The banks are also keeping a close eye on HELOC debt, as home prices fall and borrowers are out of work.

I doubt the denial of credit was due to a missed $30 phone bill. More likely COVID related.
 

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Discussion Starter #15
The negative credit starts will remain on your credit record for 6 years from the date of last payment, so it looks like September 2021.

It is unlikely the cell company will remove it, but worth a call. It may also be that the lender isn't issuing new credit due to COVID as well.

I read they aren't issuing credit lines, even to qualified borrowers. There is too much risk at this time for the lenders.
My last payment was in late 2019 when I noticed I owed money on the account. The original payment was due in 2015 a couple months after the account was closed - which is weird - but I didn’t actually pay it until 2019.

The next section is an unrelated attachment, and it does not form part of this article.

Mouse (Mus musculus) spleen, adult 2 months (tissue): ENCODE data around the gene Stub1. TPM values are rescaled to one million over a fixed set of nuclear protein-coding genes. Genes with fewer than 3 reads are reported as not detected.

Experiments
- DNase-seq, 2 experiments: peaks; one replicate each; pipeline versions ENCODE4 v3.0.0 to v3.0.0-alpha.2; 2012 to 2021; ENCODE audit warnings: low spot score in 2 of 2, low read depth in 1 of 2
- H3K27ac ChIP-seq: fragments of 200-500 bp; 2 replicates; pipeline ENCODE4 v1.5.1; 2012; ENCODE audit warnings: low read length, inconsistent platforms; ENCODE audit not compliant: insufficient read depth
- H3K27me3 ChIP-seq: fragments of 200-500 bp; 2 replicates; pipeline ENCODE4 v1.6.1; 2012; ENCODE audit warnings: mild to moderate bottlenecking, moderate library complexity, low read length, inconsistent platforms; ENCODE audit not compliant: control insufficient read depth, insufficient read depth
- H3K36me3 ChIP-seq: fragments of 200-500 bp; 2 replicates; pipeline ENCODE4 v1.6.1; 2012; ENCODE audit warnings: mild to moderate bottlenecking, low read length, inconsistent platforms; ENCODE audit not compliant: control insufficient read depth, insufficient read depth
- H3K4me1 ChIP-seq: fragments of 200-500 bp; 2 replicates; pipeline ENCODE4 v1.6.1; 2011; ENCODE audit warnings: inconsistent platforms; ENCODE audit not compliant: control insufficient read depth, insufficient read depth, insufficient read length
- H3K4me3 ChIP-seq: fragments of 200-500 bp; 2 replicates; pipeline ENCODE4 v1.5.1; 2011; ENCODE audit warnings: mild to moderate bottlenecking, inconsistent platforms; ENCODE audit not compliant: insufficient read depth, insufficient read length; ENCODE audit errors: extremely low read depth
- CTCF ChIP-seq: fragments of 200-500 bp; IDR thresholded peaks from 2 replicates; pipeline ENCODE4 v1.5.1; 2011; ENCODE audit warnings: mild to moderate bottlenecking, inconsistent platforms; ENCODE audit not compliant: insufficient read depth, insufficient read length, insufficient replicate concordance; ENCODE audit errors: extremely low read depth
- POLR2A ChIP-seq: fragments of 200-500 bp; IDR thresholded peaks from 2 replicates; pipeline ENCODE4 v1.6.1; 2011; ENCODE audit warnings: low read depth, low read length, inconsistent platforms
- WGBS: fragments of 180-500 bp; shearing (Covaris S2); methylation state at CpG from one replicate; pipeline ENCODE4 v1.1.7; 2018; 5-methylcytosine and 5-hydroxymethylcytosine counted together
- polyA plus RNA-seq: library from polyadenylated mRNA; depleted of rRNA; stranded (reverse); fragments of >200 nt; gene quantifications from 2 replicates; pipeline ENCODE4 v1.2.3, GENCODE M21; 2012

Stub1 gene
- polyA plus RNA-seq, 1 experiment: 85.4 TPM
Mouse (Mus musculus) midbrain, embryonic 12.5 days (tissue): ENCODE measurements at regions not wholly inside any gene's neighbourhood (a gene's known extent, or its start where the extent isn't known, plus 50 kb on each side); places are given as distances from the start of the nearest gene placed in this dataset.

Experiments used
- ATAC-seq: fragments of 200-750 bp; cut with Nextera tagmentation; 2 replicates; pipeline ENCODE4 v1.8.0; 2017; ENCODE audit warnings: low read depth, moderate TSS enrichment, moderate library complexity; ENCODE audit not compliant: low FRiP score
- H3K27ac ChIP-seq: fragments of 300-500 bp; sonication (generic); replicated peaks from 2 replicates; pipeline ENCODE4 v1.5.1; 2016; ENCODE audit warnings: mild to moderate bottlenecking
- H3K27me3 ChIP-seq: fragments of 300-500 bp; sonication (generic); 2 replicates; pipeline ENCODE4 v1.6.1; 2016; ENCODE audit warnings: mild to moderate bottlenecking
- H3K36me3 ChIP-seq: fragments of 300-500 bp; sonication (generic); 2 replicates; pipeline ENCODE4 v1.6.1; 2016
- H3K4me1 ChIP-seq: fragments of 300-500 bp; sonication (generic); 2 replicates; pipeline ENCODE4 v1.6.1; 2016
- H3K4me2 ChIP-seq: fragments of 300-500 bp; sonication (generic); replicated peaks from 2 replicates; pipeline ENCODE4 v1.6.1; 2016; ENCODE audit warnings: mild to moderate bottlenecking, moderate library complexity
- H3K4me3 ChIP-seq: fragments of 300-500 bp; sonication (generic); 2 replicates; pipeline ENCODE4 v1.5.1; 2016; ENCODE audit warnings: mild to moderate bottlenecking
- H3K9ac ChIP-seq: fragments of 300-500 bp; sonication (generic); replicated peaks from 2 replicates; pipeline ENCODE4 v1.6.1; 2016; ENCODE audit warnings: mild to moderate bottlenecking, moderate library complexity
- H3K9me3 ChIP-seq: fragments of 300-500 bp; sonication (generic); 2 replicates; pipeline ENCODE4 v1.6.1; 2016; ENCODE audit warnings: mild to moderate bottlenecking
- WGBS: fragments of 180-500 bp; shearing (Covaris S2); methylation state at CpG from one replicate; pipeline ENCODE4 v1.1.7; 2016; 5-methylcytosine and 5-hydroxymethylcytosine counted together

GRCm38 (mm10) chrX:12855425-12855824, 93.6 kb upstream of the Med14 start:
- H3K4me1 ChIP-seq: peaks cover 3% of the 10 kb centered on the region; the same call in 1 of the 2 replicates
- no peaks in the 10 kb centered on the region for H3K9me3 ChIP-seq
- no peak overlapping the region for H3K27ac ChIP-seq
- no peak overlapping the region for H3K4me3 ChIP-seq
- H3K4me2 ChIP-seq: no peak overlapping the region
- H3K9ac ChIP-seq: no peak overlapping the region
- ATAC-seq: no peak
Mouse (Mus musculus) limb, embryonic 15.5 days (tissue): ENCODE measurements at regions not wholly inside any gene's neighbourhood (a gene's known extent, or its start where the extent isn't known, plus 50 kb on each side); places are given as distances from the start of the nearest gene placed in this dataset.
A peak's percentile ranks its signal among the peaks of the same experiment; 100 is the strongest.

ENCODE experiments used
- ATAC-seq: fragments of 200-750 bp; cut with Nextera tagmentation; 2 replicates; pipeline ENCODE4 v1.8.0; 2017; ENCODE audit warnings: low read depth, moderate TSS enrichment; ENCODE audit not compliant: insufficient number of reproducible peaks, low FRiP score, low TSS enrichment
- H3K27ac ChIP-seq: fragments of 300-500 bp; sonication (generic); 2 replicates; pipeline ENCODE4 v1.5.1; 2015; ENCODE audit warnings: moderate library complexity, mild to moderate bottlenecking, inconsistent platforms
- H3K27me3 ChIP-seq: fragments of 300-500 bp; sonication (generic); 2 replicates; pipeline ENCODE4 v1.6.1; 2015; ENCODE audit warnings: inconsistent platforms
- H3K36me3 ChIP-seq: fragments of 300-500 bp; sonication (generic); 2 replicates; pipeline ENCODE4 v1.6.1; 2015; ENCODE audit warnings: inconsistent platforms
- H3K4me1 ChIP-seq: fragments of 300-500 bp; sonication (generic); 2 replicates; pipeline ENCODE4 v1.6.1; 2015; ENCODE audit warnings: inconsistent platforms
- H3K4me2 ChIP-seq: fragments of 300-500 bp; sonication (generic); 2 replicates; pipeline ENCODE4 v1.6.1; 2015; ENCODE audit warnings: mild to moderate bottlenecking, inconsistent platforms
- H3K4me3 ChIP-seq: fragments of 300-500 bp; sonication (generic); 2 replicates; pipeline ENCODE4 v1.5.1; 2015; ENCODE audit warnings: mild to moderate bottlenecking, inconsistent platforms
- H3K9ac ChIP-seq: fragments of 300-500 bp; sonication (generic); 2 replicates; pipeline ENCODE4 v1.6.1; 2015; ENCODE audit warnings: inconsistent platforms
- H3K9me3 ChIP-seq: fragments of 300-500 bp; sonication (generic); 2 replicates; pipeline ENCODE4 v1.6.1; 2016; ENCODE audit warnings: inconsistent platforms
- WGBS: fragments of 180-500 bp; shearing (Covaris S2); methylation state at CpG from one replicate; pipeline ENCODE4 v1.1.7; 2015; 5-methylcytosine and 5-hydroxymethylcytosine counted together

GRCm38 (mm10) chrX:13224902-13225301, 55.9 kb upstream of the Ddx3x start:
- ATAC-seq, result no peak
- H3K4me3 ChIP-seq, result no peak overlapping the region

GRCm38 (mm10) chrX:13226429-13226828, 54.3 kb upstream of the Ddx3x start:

My denial letter just said it “could“ be in part due to my credit report so I got my free copy and everything else looked good on the report except the missed phone payments. Maybe it is just a Corona Virus thing.
 

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how did you apply for the card? im not familiar with Tangerines procedures? Online? Phone? In person?

credit card adjudications are first processed through an automated approval system. If there any any blemishes on a bureau, they will usually spit out a ”decline”. if the lender is using a fully automated system, this may be the end of the decisioning And the client is informed it’s a decline. If a human lender gets involved, they can appeal the decision and have a live underwriter look at the application. This may or may not involve getting additional information for the client to justify the appeal.